Traffic stop that led to conviction for dealing meth wasn’t impermissibly prolonged, COA affirms

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Evidence that led to a man being convicted of dealing in methamphetamine and other charges did not come as part of an impermissibly prolonged traffic stop, the Court of Appeals of Indiana has ruled in affirming a lower court’s judgment.

Adam Kenny was being investigated by the Tippecanoe County Drug Task Force in October 2021 for dealing meth and illegally carrying firearms. The task force also received information that Heather Boruff was using her taxi to facilitate meth deals.

Officers conducted surveillance of Kenny and Boruff at a hotel in Lafayette, then followed Kenny when he left and drove to a Taco Bell, where he parked his car in the parking lot. Shortly after that, officers saw Boruff arrive at the Taco Bell in her taxi, and Kenny got out of his car and into Boruff’s.

Later that day, an officer initiated a traffic stop on the taxi after Boruff was observed driving 55 mph in a 35 mph zone and failing to stop at a traffic signal.

The detective saw Kenny had two “massive bulges” in his front pants pockets, and Kenny pulled his hands in and out of his pockets while the detective was at the vehicle.

The detective decided to remove Kenny from the taxi before proceeding with the traffic stop. The detective had been warned that Kenny was “extremely violent” and had been physically combative with law enforcement in the past, so he called for backup.

The officers grabbed Kenny’s arms to place him in handcuffs, and he briefly resisted. Kenny said he had two firearms, which were the bulges in his pockets.

Boruff admitted she had kits for using intravenous drugs in her taxi, and officers found a black bag containing 110.08 grams of meth. A search also turned up a set of scales, baggies with suspected meth residue and suspected Alprazolam, as well as another firearm, syringes and a pipe.

Kenny was charged with Level 2 felony conspiracy to commit dealing in meth; Level 2 felony dealing in meth; Level 3 felony possession of meth; Level 6 felony possession of a controlled substance; Level 6 felony unlawful possession of a syringe; Class C misdemeanor possession of paraphernalia; Class A misdemeanor carrying a handgun without a license; and three counts of Class A misdemeanor unlawful possession of a firearm by a dangerous person.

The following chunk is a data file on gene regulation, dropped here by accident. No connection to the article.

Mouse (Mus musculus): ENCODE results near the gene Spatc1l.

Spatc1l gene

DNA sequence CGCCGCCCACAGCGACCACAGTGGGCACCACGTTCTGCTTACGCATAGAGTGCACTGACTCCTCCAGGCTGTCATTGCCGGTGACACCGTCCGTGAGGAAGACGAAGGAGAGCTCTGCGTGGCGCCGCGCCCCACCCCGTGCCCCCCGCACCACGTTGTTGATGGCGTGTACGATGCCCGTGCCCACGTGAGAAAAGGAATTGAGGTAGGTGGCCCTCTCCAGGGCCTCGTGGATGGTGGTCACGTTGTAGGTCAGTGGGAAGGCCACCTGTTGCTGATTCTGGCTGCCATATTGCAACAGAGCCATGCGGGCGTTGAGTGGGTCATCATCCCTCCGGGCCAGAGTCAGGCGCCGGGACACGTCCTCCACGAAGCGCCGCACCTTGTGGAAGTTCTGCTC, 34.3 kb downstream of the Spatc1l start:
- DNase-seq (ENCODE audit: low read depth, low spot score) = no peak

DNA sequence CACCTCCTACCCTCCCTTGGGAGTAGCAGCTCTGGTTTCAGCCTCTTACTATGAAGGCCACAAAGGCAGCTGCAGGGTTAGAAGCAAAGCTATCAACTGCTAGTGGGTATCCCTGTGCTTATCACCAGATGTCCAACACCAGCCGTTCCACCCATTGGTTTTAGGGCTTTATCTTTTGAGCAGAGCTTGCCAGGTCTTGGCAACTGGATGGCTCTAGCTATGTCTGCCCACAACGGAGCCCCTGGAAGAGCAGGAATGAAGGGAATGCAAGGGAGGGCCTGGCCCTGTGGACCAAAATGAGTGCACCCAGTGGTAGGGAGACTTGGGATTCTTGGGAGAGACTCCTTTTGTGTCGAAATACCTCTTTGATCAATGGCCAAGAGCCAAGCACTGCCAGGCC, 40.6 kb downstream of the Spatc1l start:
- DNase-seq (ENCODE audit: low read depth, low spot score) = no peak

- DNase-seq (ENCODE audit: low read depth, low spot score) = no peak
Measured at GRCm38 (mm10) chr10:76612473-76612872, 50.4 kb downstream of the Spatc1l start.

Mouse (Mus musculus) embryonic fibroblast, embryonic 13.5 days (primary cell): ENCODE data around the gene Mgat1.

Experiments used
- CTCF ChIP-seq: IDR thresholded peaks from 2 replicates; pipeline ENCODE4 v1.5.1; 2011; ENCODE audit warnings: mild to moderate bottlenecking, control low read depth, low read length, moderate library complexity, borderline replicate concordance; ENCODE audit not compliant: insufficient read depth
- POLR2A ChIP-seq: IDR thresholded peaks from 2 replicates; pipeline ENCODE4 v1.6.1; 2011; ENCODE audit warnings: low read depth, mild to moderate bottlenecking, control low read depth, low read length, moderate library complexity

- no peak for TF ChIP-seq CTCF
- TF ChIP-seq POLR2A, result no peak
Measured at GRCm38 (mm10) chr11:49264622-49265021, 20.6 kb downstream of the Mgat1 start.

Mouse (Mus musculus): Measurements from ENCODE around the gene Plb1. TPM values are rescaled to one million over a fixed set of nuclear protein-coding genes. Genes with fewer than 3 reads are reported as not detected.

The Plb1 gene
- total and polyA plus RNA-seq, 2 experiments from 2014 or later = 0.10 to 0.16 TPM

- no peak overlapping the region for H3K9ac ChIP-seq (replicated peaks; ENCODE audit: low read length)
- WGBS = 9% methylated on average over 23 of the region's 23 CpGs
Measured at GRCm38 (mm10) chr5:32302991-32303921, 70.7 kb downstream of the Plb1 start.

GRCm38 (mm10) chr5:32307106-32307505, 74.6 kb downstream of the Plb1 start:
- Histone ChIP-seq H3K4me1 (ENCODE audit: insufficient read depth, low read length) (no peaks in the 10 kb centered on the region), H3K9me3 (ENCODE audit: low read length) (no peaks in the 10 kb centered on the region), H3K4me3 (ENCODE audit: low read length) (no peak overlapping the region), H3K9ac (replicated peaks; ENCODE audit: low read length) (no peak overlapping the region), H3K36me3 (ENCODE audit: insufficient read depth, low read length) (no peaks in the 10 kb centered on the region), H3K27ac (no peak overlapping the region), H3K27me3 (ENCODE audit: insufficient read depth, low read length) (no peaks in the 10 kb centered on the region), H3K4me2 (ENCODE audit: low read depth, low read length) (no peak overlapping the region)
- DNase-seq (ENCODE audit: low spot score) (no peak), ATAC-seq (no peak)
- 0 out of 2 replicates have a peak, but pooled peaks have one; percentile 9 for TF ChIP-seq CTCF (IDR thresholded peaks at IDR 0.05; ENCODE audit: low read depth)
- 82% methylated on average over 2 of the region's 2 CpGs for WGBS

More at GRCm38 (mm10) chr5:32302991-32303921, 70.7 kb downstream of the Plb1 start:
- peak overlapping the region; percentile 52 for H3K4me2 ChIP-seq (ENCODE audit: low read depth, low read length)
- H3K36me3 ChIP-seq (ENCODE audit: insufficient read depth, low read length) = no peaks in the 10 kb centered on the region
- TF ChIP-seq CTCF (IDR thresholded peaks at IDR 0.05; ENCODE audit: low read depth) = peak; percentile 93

In June 2022, Kenny filed a motion to suppress evidence from the traffic stop, arguing that he had independent standing to challenge the search of the interior of the taxi and that the stop was impermissibly prolonged.

The Tippecanoe Superior Court denied the motion, ruling that as a passenger, Kenny had no standing to challenge the search because, in light of the fact that there was no evidence he hired or paid Boruff, he was a normal passenger.

The trial court also ruled the stop was valid, Kenny’s detention and pat-down were valid and the traffic stop was not unreasonably prolonged because, during the 13 minutes between the initial stop and a dog sniff, the officers were dealing with “legitimate safety concerns presented by Kenny,” and because Boruff had admitted that she had paraphernalia.

A jury trial was bifurcated, so the three misdemeanor charges of unlawful possession of a firearm by a dangerous person were not initially submitted to the jury.

The jury found Kenny not guilty of Level 6 felony possession of a controlled substance but guilty of the remaining charges. Kenny waived his right to a jury trial on the remaining charges, and after further evidence was heard, the court also found him guilty of the three counts of unlawful possession of a firearm by a dangerous person.

The court then vacated the convictions for conspiracy to deal in meth and possession of meth. He was sentenced to an aggregate of 20 years, with five years suspended to probation.

On appeal, Kenny argued that as a passenger “who expected to pay for the ride,” he had a probable Fourth Amendment privacy interest in the taxi that provided him with standing to challenge the search. He cited only nonbinding authority from other jurisdictions and made no separate argument on state constitutional grounds.

“We observe, however, that it is established in Indiana that a passenger in a vehicle that is stopped may challenge ‘any part of a vehicle stop … because they are essentially seized when the driver is seized,’” the opinion states, citing Marshall v. State, 117 N.E.3d 1254 (Ind. 2019).

Kenny argued all evidence obtained following the stop was the product of an impermissibly prolonged traffic stop.

The appellate court also cited a previous COA casePowers v. State, 190 N.E.3d (Ind. Ct. App. 2022) — as an example of the court resolving such issues without determining that the passenger had separate standing to challenge the search.

“Because Kenny’s status as a passenger in the car driven by Boruff permits him to challenge the prolongation of the traffic stop, and thus to challenge the seizure of the challenged evidence, as a matter of judicial restraint, we decline to address his contentions regarding standing,” the opinion states.

But the Court of Appeals didn’t agree with Kenny’s argument about the traffic stop being impermissibly prolonged.

“The officer’s decision to remove Kenny from the vehicle, to radio for assistance, and to wait for the backup officer to arrive did not unreasonably prolong the traffic stop for purposes of the Fourth Amendment,” the opinion states.

Because it ruled the traffic stop, even if pretextual, was not impermissibly prolonged, the court said it would “not disturb the jury’s verdicts.”

Judge Patricia Riley wrote the opinion. Chief Judge Robert Altice and Judge Rudolph Pyle concurred.

The case is Adam B. Kenny v. State of Indiana, 22A-CR-2082.

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